In addition to unconditioned responses to provocative stimuli, learned responses can occur. The learned pattern of dealing with various levels of arousal and anger is termed "control level," which is both internally and externally derived in that our own perception of our ability to control aggressive tendencies may differ from those perceived by others. Wherever the locus of determination may be, control levels can be determined to be either deficient, excessive, or appropriate. This internal control mechanism incorporates one's history of dealing with aggression, coupled with skills developed to cope with aggressive tendencies.

Deficient control levels, given the provocative stimuli and propensity for aggression, result in overt aggression. Although aggression involves the act of doing harm to another, additional conditions must be applied. Intent to cause harm (Dollard et al., 1939), and the expectation that the act will cause harm (Kaufman, 1970) must be taken into account. Thus, the act, the intent, and the expectation combine to differentiate the type of aggression.

Although one may think of the person who manifests deficient controls as assaultive, chronically overcontrolled persons may also display outbursts of violent behavior (Megargee, 1966). Excessive control levels may result in internalization of aggressive tendencies and manifest as passive aggression or be defended through processes such as displacement. Additionally, repressed anger has been positively associated with high blood pressure, hypertension, and coronary disease (Canon, 1929; Schachter, 1957; Baer, Collins, Bourianoff, & Ketchel, 1979; Gentry, 1985). An appropriate control level allows adolescents to tolerate negative environmental conditions.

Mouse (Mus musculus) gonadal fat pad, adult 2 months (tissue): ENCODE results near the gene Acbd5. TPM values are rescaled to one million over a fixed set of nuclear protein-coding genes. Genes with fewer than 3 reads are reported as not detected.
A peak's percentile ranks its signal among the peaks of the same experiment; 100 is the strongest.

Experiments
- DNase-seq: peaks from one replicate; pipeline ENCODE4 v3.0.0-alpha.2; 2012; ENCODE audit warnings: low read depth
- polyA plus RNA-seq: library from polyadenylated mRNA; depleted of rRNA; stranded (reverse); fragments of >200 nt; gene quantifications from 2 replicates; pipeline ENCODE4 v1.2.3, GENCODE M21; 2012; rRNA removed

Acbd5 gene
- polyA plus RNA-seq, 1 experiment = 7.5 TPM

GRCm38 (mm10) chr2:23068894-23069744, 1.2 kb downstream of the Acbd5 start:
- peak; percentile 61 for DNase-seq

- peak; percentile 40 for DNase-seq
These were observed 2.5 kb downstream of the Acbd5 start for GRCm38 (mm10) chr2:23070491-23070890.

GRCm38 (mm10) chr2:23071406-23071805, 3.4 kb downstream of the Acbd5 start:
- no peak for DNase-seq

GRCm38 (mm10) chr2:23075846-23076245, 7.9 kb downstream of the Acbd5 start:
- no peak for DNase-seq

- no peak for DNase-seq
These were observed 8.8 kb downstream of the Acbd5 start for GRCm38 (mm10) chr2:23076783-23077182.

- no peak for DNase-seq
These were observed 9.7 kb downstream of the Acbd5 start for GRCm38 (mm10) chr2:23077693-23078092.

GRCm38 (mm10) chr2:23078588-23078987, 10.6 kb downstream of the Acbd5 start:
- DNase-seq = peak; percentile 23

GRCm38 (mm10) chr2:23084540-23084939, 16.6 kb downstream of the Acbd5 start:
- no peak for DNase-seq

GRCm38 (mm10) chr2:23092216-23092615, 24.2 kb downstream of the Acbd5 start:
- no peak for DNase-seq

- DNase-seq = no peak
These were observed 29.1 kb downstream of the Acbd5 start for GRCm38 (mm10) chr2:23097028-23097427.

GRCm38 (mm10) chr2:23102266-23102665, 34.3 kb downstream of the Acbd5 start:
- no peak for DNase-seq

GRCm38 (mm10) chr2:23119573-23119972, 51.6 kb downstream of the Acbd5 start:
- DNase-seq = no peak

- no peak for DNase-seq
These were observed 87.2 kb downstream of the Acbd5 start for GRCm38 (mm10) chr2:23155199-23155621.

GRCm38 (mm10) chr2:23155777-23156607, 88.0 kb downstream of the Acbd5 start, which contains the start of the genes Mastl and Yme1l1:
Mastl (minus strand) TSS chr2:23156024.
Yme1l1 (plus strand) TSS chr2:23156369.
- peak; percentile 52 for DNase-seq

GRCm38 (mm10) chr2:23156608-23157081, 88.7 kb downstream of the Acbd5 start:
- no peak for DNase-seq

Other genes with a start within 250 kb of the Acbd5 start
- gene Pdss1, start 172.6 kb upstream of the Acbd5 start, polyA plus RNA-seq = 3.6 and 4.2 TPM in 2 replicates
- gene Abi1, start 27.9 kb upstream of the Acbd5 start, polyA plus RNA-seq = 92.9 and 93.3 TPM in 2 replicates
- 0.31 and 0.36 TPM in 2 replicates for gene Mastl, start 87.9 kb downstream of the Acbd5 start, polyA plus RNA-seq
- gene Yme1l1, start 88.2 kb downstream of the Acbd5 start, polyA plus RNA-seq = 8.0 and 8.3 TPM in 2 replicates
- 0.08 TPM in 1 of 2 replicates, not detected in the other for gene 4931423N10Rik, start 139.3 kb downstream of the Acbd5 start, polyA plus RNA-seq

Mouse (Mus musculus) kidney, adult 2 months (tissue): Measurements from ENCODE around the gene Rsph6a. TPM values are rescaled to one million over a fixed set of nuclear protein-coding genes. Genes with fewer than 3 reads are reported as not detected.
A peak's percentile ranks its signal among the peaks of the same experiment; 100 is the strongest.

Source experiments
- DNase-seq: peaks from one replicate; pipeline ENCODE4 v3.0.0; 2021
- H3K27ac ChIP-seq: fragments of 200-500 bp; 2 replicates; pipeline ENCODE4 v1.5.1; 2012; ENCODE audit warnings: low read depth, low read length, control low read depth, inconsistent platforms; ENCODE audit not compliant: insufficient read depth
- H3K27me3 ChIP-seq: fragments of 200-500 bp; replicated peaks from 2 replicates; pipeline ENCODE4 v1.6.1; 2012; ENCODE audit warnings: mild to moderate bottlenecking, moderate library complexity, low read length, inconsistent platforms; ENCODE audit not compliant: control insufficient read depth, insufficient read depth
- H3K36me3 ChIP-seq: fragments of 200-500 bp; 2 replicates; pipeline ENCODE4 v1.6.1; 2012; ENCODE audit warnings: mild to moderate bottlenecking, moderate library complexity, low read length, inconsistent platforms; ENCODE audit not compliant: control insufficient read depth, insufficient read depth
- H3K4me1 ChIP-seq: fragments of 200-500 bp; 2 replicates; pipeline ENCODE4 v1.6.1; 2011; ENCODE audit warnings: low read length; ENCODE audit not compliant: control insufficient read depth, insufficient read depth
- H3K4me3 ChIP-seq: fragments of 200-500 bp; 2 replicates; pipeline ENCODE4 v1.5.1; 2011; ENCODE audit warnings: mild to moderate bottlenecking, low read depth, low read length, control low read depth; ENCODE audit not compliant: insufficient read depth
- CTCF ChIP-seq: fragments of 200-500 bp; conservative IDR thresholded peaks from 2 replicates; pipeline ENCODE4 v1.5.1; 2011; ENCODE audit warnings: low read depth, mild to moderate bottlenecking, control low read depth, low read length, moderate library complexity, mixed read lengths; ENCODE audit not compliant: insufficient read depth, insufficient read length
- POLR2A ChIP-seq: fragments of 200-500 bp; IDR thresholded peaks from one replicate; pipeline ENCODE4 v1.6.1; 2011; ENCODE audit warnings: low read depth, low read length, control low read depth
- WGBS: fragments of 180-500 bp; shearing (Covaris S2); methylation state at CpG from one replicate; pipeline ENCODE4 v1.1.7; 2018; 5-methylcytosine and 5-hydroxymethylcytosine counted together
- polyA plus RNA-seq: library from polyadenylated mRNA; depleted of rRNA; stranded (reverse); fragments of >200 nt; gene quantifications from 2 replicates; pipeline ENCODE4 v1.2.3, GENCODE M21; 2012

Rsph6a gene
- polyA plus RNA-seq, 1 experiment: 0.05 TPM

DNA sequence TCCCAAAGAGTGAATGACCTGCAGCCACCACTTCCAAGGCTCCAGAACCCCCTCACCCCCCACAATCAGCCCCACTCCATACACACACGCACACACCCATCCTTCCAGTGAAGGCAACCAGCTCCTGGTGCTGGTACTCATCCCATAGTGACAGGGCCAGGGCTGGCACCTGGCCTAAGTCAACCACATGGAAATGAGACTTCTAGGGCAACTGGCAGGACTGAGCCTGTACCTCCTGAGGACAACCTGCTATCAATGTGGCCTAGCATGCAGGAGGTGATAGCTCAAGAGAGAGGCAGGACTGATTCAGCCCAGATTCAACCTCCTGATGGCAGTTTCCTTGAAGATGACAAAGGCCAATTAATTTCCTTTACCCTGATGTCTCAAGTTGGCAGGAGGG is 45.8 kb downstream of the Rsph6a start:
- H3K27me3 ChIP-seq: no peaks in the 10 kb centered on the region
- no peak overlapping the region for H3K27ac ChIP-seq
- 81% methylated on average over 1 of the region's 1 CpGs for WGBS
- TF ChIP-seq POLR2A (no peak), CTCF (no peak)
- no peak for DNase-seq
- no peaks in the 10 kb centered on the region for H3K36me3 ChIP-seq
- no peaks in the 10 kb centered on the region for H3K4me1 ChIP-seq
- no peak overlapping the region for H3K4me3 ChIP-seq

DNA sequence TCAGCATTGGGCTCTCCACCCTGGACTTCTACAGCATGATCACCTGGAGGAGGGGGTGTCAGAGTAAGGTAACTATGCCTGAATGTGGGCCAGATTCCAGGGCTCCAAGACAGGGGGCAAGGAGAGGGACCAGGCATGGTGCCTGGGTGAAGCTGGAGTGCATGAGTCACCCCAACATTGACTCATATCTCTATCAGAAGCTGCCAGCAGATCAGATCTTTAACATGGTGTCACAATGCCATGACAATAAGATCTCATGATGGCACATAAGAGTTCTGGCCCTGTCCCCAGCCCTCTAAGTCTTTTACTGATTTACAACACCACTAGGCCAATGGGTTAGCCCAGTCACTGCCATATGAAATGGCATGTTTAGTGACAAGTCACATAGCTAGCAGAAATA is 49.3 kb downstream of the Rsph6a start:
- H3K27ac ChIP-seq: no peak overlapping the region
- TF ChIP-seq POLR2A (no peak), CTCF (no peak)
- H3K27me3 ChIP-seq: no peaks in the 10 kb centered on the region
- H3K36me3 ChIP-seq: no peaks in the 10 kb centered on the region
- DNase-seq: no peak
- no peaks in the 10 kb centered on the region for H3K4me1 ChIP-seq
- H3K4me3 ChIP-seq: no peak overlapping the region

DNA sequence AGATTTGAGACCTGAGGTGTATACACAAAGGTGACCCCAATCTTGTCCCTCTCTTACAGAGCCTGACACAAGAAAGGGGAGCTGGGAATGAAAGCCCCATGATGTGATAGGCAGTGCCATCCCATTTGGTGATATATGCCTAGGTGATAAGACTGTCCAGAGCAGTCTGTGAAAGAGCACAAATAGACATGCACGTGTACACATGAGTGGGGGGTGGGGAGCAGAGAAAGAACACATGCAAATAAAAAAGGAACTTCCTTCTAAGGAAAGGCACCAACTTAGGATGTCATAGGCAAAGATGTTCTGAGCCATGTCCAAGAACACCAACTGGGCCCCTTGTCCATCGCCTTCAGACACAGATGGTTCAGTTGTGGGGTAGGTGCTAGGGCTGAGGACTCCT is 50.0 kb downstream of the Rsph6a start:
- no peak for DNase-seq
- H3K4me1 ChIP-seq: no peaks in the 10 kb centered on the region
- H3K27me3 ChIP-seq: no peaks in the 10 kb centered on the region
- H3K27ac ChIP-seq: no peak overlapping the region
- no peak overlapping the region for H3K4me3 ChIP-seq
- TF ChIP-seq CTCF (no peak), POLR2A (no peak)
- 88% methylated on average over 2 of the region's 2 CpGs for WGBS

Contingencies. Aristotle believed that through viewing a classical tragedy, a catharsis ensues. Similarly, Freud (1932) postulated that through aggression we cathartically vent our destructive instincts. However, the cathartic value of aggression remains equivocal (Geen, 1975).

Despite its cathartic potential, reinforcement of aggression appears to have greater influence on dominant aggressive than reactive aggressive individuals (Coie & Dodge, 1986). Reactive aggressive individuals tend to misinterpret the intentions of others, inferring hostility, while dominant aggressive individuals use aggression to attain personal objectives. Thus, the dominant aggressive are more influenced by contingencies than are those influenced by cognitive interpretation of motives.

Aggressive actions (punishment) to curb aggressive behavior evokes significant reservations. Not only does it seem to be contradictory, the use of punishment may have a negative effect on the punisher. Dengerink, Schnedler, & Covey (1978) found that the successful use of punishment may have the dubious side effect of increasing the likelihood the punisher will continue to use punishment--in turn substantiating the postulate that reinforcement procedures have a strong effect on dominant aggressive individuals.